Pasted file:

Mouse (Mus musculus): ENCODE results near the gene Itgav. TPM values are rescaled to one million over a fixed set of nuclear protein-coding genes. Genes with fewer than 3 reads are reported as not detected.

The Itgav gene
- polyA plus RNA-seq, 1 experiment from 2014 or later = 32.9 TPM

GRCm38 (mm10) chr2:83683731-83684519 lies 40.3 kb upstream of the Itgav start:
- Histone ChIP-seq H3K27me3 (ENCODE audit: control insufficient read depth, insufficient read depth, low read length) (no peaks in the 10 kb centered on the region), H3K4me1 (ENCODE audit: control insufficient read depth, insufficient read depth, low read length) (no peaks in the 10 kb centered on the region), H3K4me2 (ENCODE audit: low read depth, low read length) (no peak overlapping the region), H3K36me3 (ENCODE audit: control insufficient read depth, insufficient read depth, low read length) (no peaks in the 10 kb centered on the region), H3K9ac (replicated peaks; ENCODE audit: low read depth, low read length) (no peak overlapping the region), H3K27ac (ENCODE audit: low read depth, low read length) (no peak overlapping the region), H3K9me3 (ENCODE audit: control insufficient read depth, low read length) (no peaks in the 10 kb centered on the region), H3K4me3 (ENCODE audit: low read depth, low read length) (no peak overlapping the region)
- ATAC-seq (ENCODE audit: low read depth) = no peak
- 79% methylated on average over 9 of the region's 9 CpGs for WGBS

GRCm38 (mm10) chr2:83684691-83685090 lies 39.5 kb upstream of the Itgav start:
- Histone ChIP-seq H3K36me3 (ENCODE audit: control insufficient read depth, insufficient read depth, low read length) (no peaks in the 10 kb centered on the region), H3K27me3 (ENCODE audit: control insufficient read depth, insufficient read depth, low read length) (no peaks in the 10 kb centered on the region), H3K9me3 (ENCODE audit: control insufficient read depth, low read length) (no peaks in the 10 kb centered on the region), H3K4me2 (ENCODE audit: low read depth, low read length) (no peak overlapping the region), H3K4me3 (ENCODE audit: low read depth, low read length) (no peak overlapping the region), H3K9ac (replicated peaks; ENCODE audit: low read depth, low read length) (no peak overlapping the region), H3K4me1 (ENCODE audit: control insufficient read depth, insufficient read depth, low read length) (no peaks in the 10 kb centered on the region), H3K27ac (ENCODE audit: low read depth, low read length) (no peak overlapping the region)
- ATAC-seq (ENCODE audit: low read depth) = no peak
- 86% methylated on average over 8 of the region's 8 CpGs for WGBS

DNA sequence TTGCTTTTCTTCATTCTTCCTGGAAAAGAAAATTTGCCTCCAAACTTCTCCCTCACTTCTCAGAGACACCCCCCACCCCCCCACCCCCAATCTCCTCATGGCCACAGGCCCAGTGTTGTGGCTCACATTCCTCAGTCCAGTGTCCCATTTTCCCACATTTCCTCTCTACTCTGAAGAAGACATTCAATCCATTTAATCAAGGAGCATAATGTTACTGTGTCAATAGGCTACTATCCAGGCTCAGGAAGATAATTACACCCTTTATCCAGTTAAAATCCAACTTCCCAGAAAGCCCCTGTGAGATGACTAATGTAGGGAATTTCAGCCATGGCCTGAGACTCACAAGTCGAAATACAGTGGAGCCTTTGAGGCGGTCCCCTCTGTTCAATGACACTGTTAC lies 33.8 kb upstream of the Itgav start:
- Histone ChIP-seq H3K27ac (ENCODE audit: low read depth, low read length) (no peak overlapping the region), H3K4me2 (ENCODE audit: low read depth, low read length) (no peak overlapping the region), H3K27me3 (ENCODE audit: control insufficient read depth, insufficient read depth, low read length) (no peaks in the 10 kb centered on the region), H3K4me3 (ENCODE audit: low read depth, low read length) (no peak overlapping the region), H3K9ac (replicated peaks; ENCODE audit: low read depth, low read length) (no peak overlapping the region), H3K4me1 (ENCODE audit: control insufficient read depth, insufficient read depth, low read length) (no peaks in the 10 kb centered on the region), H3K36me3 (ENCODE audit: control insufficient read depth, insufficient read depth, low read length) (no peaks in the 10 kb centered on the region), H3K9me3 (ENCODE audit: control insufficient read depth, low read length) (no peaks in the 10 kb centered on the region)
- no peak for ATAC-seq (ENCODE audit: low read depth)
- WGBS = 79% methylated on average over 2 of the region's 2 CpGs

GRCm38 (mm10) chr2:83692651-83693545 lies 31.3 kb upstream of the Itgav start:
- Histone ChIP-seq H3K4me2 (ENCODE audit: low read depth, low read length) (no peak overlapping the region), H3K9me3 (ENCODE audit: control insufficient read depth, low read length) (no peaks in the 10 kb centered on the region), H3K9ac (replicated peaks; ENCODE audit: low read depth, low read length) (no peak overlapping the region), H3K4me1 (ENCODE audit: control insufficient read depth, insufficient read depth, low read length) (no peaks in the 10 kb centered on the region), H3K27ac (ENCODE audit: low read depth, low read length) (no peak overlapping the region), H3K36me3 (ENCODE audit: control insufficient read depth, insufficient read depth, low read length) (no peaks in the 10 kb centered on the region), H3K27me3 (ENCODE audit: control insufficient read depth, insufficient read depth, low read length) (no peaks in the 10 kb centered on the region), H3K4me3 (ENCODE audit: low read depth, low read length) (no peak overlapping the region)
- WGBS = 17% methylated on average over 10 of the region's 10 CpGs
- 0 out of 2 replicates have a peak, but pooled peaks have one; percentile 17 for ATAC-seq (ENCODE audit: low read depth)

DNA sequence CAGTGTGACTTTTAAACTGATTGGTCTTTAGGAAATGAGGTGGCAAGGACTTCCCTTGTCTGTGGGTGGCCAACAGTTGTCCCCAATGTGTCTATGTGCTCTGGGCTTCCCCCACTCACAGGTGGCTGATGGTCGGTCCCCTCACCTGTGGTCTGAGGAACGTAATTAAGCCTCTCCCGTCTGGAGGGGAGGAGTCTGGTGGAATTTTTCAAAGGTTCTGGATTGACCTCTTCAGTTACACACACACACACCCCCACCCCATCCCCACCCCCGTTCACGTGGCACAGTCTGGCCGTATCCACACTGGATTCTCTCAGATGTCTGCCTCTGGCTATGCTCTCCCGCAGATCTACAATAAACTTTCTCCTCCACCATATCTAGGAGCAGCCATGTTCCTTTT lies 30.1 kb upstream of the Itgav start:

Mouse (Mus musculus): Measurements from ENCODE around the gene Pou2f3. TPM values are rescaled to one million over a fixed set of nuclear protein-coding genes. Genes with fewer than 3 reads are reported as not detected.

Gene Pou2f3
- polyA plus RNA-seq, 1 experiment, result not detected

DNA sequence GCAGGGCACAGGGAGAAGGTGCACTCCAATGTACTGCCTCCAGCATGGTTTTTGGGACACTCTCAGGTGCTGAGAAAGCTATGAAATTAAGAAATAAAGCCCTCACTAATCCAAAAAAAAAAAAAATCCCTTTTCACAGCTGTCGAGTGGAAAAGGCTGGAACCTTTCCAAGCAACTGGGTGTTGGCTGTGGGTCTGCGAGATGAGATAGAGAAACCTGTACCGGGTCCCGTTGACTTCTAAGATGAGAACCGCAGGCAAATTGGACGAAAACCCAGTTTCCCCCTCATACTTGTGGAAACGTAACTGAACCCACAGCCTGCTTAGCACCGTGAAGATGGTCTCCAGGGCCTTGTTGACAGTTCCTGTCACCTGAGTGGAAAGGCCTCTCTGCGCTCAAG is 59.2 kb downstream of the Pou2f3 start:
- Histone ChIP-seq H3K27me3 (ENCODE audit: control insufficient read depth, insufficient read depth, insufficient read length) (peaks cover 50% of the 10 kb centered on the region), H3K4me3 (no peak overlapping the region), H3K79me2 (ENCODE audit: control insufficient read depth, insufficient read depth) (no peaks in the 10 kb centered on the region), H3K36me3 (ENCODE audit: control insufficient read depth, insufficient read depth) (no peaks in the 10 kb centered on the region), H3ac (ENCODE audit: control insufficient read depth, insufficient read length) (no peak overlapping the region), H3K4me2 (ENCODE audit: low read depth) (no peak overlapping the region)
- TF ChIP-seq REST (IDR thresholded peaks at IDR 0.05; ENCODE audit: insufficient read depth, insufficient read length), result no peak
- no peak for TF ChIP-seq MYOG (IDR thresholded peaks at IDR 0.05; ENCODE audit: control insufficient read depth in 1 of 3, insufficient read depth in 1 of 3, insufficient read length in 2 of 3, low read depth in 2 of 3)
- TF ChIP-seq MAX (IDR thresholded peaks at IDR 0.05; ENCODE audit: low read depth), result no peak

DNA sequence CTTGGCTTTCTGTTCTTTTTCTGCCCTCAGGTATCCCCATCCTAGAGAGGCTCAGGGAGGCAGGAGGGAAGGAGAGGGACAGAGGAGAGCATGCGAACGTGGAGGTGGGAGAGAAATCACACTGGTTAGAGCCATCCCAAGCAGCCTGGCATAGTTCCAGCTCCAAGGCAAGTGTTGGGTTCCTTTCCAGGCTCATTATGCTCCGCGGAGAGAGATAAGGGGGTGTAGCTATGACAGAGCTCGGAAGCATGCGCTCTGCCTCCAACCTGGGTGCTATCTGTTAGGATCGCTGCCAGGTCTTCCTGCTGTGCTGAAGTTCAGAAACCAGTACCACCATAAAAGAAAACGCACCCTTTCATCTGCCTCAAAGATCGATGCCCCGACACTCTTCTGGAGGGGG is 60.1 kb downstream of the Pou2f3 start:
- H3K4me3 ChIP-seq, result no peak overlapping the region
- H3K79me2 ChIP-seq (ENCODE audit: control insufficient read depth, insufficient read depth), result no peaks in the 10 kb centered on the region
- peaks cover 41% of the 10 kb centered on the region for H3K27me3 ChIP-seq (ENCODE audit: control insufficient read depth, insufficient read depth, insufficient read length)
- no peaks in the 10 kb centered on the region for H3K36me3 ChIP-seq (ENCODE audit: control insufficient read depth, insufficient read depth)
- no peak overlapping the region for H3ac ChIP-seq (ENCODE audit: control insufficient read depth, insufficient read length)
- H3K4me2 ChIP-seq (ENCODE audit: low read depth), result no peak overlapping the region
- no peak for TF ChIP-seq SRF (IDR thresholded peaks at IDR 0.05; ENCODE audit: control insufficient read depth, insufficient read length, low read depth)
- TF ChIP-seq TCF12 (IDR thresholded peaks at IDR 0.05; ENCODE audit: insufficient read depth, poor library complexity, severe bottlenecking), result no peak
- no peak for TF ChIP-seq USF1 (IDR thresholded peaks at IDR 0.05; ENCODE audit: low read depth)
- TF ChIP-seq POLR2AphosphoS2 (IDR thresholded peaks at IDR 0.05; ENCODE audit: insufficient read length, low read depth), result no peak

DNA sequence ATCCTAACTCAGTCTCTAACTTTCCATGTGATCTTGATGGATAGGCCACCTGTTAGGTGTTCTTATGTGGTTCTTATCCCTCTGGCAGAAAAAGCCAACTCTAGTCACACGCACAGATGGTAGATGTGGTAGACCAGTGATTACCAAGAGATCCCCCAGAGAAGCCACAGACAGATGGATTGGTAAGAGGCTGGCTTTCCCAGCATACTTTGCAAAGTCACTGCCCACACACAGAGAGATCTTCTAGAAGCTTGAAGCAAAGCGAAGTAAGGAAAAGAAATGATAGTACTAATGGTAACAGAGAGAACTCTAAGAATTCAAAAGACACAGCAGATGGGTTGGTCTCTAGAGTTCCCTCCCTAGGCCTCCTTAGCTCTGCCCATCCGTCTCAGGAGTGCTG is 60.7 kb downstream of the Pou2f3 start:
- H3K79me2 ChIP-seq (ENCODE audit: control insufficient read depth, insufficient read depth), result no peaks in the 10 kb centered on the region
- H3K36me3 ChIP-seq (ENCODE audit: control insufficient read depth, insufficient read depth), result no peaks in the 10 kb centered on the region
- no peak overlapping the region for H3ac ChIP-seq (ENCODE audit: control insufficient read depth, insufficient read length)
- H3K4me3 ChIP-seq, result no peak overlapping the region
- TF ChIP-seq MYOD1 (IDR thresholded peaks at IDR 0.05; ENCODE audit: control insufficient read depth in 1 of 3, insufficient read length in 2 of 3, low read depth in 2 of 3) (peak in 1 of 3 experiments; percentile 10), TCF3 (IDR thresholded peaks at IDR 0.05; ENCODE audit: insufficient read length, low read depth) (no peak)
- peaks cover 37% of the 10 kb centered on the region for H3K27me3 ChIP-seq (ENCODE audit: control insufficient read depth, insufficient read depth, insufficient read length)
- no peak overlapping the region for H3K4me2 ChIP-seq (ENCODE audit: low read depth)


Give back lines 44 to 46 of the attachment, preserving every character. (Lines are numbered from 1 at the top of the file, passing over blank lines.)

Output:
- H3K4me3 ChIP-seq, result no peak overlapping the region
- TF ChIP-seq MYOD1 (IDR thresholded peaks at IDR 0.05; ENCODE audit: control insufficient read depth in 1 of 3, insufficient read length in 2 of 3, low read depth in 2 of 3) (peak in 1 of 3 experiments; percentile 10), TCF3 (IDR thresholded peaks at IDR 0.05; ENCODE audit: insufficient read length, low read depth) (no peak)
- peaks cover 37% of the 10 kb centered on the region for H3K27me3 ChIP-seq (ENCODE audit: control insufficient read depth, insufficient read depth, insufficient read length)